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In a centralized approach, data generated by individual smartphones are collected in a unified database and scrutinized by a public health authority to decide when individual users should receive exposure alerts.
Fremont, CA: The coronavirus pandemic has pushed the lawmakers and other government officials worldwide to go for technology-assisted contact tracing as a means to track infected people and those who might have exposed to SARS‐CoV‐2. Many experts estimated that 60–80 percent of the population would need to install contact tracing apps to fully replace manual contact tracing, which would, in turn, provide significant value as a supplement to traditional manual efforts. Since contact tracing technologies analyze sensitive information about citizens’ locations, they raise a lot of questions regarding civil liberty. However, it requires a significant proportion of the population to trust and willingly embrace contact tracing tools for them to be effective.
Let us look at how to protect privacy when contact tracing:
Traditional manual contact tracing has certain limitations. The process is manpower, and most states still do not have sufficient trained workforce and related infrastructure. Furthermore, human contact tracers can sometimes not locate and notify all of a patient’s contacts quickly. Tracers cannot always get to known contacts. Thus, public health authorities and technologists around the world have looked to complement manual tracing by using modern technology, especially smartphones.
Determining Location and Proximity
One of the most common questions for any smartphone-based approach is how to decide when two phones have been close to each other. Various methods have been developed.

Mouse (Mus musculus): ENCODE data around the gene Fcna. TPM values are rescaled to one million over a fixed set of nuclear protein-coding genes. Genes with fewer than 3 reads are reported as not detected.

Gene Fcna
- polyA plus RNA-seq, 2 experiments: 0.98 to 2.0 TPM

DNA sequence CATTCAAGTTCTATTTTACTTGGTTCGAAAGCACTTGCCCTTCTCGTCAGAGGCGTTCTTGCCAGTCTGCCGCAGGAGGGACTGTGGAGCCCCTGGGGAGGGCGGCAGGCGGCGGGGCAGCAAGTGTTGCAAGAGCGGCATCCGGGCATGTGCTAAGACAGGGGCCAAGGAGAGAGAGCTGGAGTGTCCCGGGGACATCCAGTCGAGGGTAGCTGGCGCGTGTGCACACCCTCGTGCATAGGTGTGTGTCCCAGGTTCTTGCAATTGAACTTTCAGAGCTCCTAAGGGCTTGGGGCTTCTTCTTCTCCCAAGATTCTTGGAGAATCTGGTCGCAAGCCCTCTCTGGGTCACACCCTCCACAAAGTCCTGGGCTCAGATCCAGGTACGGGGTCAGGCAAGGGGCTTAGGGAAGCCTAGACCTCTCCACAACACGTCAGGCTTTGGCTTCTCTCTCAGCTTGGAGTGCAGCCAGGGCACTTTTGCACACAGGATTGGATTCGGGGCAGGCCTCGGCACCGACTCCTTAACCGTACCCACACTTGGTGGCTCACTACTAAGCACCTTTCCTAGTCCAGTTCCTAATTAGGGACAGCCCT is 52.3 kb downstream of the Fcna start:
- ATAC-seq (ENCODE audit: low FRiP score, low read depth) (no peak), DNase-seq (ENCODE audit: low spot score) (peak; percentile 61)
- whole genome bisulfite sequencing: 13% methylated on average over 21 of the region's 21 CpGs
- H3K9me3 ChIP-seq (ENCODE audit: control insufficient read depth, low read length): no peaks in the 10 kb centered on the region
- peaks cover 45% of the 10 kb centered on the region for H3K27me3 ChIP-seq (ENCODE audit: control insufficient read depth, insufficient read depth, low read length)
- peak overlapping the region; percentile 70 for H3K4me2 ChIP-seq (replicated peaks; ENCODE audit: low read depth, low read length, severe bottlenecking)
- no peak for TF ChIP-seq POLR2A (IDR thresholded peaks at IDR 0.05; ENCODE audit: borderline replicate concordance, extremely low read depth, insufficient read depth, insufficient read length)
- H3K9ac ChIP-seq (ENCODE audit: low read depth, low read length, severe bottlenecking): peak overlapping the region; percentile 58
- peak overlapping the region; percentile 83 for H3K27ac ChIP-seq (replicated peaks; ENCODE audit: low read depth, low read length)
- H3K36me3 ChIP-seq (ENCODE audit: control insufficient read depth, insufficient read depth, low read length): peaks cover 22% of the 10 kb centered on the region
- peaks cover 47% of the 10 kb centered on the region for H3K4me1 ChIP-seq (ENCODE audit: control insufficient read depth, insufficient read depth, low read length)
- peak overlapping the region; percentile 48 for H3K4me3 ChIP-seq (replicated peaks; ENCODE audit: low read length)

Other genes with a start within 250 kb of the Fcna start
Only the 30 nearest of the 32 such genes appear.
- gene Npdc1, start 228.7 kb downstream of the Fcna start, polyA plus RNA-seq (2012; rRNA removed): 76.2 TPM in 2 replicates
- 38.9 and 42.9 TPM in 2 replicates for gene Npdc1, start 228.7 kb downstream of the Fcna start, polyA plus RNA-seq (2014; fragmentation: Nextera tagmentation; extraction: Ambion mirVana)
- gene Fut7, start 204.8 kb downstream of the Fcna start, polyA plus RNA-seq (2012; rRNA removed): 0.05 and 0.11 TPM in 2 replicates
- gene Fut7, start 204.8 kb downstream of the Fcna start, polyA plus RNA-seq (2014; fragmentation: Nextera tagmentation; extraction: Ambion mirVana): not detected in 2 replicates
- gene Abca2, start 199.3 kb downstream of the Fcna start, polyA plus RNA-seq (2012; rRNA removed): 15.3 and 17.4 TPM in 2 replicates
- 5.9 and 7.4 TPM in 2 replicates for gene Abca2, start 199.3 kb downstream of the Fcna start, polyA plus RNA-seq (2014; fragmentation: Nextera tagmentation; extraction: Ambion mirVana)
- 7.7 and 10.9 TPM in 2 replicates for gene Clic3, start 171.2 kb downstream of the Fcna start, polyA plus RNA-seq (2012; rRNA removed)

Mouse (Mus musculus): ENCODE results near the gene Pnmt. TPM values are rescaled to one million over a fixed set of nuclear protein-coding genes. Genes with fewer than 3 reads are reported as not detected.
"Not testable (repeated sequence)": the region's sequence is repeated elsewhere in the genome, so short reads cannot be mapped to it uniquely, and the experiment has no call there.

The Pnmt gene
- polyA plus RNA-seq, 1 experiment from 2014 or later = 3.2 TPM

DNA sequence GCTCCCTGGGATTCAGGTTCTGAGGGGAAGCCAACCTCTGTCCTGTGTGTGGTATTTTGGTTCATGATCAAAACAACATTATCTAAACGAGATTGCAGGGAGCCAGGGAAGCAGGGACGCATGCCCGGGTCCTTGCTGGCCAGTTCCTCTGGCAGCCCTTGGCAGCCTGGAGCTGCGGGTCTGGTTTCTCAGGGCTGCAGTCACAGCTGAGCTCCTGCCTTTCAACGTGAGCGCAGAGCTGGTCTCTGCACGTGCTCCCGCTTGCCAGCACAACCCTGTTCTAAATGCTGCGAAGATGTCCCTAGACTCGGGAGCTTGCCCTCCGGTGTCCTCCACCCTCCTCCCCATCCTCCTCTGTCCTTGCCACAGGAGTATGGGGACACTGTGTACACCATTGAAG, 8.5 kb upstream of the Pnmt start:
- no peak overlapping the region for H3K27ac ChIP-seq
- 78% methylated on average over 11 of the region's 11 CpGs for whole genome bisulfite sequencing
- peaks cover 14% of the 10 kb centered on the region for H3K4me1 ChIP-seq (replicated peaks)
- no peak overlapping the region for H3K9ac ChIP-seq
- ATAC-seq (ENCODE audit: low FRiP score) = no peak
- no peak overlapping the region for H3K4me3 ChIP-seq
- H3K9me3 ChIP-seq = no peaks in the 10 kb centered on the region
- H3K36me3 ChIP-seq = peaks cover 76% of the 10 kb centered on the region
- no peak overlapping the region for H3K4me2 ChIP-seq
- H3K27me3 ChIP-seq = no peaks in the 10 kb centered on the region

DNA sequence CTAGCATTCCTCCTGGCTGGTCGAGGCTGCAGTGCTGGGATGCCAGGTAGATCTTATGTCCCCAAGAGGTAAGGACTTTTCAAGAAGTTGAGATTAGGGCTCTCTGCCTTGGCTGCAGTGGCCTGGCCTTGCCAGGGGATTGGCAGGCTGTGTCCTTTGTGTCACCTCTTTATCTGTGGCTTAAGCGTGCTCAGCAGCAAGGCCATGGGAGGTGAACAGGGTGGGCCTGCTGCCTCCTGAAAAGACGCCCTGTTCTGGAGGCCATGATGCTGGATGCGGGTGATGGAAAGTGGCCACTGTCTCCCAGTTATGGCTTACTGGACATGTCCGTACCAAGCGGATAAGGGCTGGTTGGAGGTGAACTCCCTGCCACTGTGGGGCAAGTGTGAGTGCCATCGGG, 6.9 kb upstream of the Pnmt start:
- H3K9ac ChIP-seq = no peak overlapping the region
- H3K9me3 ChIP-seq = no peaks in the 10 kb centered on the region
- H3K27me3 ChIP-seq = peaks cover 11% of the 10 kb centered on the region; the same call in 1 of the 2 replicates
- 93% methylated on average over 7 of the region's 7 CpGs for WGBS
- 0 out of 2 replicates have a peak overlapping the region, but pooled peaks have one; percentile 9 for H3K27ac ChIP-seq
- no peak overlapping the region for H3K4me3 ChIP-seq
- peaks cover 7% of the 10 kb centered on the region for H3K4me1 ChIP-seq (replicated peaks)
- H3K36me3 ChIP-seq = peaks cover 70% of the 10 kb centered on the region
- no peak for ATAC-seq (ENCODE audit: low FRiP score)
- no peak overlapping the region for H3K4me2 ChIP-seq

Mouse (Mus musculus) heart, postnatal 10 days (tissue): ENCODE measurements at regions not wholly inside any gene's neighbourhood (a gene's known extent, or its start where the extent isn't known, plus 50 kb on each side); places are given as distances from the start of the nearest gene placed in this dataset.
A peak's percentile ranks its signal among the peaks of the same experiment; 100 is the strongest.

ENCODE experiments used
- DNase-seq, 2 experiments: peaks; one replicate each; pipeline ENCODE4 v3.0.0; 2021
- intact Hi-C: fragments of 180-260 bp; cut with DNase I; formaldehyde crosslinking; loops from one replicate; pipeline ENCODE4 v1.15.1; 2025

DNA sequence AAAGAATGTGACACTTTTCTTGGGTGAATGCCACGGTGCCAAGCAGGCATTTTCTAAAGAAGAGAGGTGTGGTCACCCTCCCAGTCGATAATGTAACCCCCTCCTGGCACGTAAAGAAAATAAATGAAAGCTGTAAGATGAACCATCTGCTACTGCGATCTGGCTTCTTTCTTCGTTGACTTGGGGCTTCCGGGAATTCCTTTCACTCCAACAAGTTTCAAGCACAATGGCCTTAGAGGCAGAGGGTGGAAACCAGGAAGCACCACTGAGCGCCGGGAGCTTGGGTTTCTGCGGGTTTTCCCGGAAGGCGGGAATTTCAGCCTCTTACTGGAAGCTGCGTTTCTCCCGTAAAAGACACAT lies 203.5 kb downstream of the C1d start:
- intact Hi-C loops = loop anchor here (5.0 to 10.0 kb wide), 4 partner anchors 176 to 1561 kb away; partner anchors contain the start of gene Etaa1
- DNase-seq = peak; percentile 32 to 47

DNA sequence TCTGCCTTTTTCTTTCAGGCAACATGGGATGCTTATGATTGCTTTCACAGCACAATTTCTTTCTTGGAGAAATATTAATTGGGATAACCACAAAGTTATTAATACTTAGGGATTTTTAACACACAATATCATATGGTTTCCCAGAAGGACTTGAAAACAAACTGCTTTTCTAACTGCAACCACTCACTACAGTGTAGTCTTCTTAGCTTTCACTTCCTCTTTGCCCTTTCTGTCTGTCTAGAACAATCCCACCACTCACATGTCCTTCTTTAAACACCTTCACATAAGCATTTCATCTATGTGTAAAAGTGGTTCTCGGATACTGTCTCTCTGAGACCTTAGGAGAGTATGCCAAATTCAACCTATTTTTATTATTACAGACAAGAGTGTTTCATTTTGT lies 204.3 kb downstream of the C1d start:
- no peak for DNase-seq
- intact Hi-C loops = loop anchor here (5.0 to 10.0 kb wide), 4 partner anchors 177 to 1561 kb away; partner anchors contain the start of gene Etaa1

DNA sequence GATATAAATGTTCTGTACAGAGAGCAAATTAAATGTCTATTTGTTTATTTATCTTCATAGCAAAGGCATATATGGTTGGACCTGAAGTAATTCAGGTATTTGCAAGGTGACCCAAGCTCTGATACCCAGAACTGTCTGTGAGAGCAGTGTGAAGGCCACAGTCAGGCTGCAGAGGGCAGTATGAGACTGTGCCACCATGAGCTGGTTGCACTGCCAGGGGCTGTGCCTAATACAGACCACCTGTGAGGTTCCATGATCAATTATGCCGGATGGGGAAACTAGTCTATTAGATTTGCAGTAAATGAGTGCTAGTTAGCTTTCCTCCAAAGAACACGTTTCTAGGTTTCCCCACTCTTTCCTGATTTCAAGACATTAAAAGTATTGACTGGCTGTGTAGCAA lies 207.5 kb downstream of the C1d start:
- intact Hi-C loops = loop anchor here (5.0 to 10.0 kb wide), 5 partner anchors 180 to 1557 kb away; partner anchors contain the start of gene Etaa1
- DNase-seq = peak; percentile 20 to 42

One of those methods is to depend on the phone’s location, as decided either by an embedded global positioning system (GPS) chip or by signals that the phone sends to and receives from cellular towers, which is known as cell-site location information (CSLI). Using GPS for contact tracing typically needs purpose-built software to be installed on the phone, but CSLI can be obtained in bulk from cellular carriers.
Concerns about data sensitivity apply more forcefully when location information is centrally stored. In a centralized approach, data generated by individual smartphones are collected in a unified database and scrutinized by a public health authority to decide when individual users should receive exposure alerts. On the other hand, in a decentralized model, most data stay on individual devices, which compare shared data from diagnosed coronavirus carriers against locally stored visited locations or Bluetooth identifiers previously received from other phones to identify whether alerts should be displayed to users.